Bowlingbun is absolutely spot on.
Like Bowlingbun I too have a Dyspraxic son, among many other problems he has Dyspraxia is one of the things he's really struggled with.
When you say you have to repeat things to your daughter, this is one of the things with Dyspraxia or other conditions.
Can you imagine an old fashioned telephone exchange? where people used to have to plug in the wires to send the messages to the right line? Imagine a person in charge of the wires who gets confused and plugs the wires into the wrong holes. This is what it is like for someone with Dyspraxia. Sometimes they hear what you say, they can repeat what you say but somewhere in transmission it gets lost.
I used to work in Education but spent a lot of time trying to "teach" teachers about Dyspraxia and other specific learning conditions or problems. Teachers would get annoyed with the child who was always falling off their chair etc. I would try and highlight to the teacher why the child was falling off the chair etc and try and give the teachers strategies to help the child.
As you say your child is about 2 years 6 months, you may find that professionals are reluctant to actually make a diagnosis as yet which can be really frustrating for you. Licking is an excellent idea from Bowlingbun. It really helps. You may also find mimicking instruments helpful for your child. They listen to the sound of a drum or a tambourine for instance and try to copy the sounds. When you are encouraging her to say words, imitate a drum for instance and tap saying, d, d, d, d, d, d, drum.
A salt/sand tray can help but it depends whether your child has any sensory processing issues. Some children really enjoy the texture on their hands and others will avoid it like the plague. If your child will tolerate the sand/salt draw pictures and make sounds. Then transfer these pictures and sounds by tracing the sounds and pictures onto the palm of your child's hand or onto their back.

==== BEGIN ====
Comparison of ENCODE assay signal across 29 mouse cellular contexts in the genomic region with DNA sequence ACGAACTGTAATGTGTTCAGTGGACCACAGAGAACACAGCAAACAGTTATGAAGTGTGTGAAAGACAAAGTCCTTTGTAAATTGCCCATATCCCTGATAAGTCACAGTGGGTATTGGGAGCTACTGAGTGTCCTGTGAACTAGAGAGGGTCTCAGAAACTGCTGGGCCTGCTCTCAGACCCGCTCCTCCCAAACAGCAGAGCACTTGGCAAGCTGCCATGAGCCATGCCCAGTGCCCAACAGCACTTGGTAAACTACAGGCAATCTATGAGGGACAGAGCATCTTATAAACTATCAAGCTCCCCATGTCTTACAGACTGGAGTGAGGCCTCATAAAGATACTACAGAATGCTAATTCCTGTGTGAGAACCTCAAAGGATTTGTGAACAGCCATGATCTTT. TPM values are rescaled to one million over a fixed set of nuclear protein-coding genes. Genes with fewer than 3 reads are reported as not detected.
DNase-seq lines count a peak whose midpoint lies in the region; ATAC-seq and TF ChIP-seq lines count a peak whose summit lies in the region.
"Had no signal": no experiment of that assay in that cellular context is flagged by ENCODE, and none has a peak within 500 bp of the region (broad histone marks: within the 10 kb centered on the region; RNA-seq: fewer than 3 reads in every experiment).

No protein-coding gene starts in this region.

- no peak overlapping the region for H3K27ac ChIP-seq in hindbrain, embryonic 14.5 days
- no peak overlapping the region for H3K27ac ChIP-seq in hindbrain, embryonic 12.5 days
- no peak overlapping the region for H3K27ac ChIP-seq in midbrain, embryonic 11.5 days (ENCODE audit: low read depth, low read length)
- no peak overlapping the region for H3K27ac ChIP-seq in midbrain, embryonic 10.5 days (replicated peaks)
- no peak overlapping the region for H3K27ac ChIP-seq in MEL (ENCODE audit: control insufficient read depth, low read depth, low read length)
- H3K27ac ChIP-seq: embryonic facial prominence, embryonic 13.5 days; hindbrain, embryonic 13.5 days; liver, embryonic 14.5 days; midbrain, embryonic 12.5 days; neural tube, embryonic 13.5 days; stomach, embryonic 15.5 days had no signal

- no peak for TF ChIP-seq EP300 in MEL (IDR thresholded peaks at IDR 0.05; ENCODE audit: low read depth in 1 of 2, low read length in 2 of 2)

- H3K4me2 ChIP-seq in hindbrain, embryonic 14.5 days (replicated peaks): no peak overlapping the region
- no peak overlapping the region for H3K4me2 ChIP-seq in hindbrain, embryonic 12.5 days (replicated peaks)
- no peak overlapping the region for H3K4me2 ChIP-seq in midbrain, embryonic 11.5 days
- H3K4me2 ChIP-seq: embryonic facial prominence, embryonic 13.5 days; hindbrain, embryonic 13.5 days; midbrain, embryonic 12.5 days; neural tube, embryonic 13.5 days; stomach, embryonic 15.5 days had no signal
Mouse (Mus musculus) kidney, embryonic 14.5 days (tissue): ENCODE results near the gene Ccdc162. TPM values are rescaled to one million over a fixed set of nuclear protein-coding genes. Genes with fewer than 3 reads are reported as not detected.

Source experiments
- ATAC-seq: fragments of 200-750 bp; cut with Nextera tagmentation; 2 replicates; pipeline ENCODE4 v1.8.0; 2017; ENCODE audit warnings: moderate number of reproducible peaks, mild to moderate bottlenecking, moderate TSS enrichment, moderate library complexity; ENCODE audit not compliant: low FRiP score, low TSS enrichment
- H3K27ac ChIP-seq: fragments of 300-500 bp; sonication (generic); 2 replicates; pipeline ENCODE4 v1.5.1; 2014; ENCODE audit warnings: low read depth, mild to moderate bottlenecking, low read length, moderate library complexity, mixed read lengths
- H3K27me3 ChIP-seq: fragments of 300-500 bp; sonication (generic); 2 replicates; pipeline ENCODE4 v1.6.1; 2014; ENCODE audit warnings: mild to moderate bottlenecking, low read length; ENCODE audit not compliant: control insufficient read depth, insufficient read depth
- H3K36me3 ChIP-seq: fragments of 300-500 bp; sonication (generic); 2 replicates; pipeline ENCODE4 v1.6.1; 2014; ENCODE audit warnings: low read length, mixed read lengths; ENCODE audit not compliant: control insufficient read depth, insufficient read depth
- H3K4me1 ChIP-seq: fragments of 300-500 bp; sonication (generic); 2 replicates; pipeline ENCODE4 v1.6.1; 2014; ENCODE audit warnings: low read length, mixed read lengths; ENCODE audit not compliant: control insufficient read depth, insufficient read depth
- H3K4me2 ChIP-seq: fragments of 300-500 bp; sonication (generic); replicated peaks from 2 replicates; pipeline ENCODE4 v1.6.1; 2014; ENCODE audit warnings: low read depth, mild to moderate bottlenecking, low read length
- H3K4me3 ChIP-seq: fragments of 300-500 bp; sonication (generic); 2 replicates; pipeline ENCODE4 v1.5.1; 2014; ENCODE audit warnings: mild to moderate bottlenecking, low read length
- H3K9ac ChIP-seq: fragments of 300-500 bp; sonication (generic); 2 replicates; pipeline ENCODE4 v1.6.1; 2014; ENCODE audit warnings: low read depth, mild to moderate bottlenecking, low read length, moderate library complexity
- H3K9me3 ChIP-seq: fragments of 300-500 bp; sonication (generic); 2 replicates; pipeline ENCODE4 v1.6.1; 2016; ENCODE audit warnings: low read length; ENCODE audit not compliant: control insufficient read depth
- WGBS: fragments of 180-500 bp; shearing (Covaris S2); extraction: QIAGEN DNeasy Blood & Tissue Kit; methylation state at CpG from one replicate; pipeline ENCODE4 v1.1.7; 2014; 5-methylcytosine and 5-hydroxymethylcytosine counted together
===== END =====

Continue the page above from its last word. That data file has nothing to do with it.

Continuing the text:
A soft squeezy ball in the palm or their hand may help them too. As a comforter, to roll and to squeeze. This may all sound rather silly to you, but these things do work when you are talking to your child and she has to concentrate for a period of time if she's holding the ball, it helps. As she gets older, you could sit her on the bed or a trampoline and gently push the bed up and down. Make a little game of it where she has to balance as you push the bed and rock it gently and increase the pressure. Talk or sing and make a game of it. This will help strengthen her core stability whilst encouraging one to one concentration time that is fun but helpful at the same time. There are lots of games and things you can do at home that will really benefit her. Some children enjoy playing with balloons but you may find others are terrified of them so it's a matter of what your child's feelings are. If she is sent for OT or physio they may do group therapy sessions.
You may find she is referred to orthotics to help with insoles or special shoes to help aid balance.
You have to push for all the help you can get. It sounds like you have your Mum on your side and that always helps.